Music

The Syn: Syndestructible

The pre-Yes group, featuring a member of Yes, return during a lull in Yes to create music that, yes, sounds somewhat like Yes if Yes weren't Yes anymore. Confused? Get in line.


The Syn

Syndestructible

Label: Umbrello
US Release Date: 2005-11-08
UK Release Date: Available as import
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Yes are considered one of "the" progressive rock bands of all time, but their lineup changes, alterations, reincarnations and reunions could make the drama of Spinal Tap's revolving drummers seem tame by comparison. But like many other groups, Yes isn't exactly the first band some of its original members were in. Chris Squire was in a band for the proverbial cup of coffee months prior to the formation of Yes. And so it is now that The Syn, Squire's pre-Yes band, is back with its first album in nearly 40 years. Along with original singer Stephen Nardelli and a strong supporting cast, The Syn recently toured the U.S. in support of this album. And let it be known that at over 50 minutes and with seven songs (actually six with a brief intro called "Breaking Down Walls"), the album is a series of longer, winding pieces of music.

The Syn, who are known to hardcore Yes fans -- but who are know also as the answer to the trivia question "Who opened for Jimi Hendrix on his very fist British gig?" -- kick things off with the brief "Breaking Down Walls". This track could have been ripped from XTC during its last Apple Venus, Volume 1 session -- a series of sweet harmonies that give way to a lengthy, majestic "Some Time, Some Way". It's not hard rock by any stretch of the imagination, but it has enough of the old-school progressive rock vibes to please most listeners. Up-tempo but revolving around Squire's bass line as Nardelli sings about a phoenix rising and a midnight sky, the track seems suited to what the group have deemed themselves: "Prog Modernists". From there it settles down into an almost "prog rock paint by numbers" format, with nothing really spectacular and a brief segue into an acoustic-driven arrangement.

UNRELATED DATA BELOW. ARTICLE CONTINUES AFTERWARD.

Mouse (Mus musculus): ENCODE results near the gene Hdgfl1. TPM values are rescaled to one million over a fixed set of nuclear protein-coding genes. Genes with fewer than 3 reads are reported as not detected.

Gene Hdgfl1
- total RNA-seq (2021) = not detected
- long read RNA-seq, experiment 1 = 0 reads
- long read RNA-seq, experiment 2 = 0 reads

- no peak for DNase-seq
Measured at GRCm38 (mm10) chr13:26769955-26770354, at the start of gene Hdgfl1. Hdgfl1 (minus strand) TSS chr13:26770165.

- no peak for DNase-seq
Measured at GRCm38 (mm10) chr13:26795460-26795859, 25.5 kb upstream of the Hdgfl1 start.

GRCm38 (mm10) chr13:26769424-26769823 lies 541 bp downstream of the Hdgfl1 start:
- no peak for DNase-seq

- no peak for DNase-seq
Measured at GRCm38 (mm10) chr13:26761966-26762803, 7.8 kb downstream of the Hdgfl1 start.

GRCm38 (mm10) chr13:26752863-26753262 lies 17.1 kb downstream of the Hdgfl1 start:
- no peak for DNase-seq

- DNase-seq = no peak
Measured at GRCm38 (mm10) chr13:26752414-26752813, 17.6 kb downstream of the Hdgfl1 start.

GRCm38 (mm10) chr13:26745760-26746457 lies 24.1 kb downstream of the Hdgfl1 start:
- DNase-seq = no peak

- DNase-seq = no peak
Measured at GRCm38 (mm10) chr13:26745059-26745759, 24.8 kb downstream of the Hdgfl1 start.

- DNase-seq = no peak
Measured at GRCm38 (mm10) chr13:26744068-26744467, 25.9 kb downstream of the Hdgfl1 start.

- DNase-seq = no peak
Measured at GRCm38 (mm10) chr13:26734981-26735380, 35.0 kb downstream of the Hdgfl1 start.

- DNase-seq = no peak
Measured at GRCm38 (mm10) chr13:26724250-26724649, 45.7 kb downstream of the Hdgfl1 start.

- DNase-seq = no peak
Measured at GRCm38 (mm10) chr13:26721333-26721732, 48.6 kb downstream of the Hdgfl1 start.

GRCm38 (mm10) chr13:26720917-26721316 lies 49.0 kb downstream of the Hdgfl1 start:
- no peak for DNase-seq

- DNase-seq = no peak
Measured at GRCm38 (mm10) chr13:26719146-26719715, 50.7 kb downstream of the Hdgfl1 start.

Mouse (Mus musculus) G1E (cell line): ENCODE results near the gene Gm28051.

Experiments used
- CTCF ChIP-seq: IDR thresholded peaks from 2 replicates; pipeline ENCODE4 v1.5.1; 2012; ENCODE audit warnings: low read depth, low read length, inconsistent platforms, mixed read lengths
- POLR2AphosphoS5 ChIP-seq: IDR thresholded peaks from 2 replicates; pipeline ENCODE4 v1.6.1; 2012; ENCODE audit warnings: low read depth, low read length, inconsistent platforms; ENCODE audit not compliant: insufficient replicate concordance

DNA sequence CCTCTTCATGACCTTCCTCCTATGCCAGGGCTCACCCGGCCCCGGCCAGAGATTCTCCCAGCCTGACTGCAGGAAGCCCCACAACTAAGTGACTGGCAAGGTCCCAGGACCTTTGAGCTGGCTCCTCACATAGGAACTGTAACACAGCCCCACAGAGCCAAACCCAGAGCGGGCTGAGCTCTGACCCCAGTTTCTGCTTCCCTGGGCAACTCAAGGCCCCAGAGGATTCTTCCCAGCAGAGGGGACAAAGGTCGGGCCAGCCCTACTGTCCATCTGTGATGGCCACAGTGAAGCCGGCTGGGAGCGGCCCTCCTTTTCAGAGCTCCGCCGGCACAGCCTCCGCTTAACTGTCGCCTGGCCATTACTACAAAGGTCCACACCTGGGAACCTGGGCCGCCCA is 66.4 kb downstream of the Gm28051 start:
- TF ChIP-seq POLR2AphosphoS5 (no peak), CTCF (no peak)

The group's core is rounded out by drummer Jeremy Stacey, guitarist (and brother) Paul Stacey and keyboardist Gerard Johnson. But they basically accentuate what Squire and Nardelli are doing, namely creating new material for classic rock stations everywhere. And from there, the band naturally goes for another three-plus minute outro entitled "Reach Outro". The outro sounds like it's been taken from Pink Floyd's Meddle and jazzed up just a tad. It's a somewhat trippy track with distant harmonies, some cheesy keyboards buried in the mix and a slow, plodding tempo. And it is definitely one minute too long, as if the "outro" has an "outro" of its own for some strange, unknown reason. "Cathedral of Love" begins like something The Moody Blues might have done in their earlier heyday, with what sounds like a flute but is actually a keyboard sprinkled throughout. Nardelli delivers a slightly Southern feeling as the ballad forges its deliberate prog-like path, like a distant cousin to the Black Crowes' Chris Robinson's material on his first solo album. Halfway through, things pick up in a very strong, good way, in the vein of Jeff Beck's Blow By Blow.

The record's homestretch (if three songs of roughly 31 minutes is a "homestretch") kicks off with a run-of-the-mill pop song entitled "City Of Dreams". There is nothing out of the ordinary or particularly amazing here, aside from drummer Stacey's fills in the chorus. Things pick up somewhat after that, as Nardelli and Squire seem to again find the chemistry they had in the first place all those years ago. Throw in a melody halfway through that is as much Yes as it is Meat Loaf thanks to the piano, and The Syn finally hit pay dirt with this tune before returning to the arrangement found in the opening moments. Just as pleasing is the ensuing "Golden Age", which has a certain punchy pop feeling to it. The mandolin sets the stage for the groovy, Southern-like riffs off in the distance.

Closing things up is the 13-minute "The Promise", which starts promising but fades fast. The grandiose, anthem-like portion is a short reprise as Nardelli sings about breaking down walls for freedom. From there the group breaks things open into an odd orchestral-meets-psychedelic flavor that works only about half of the time. Perhaps too epic, but what you would expect for a group that wants to prove that their first go around wasn't a fluke?

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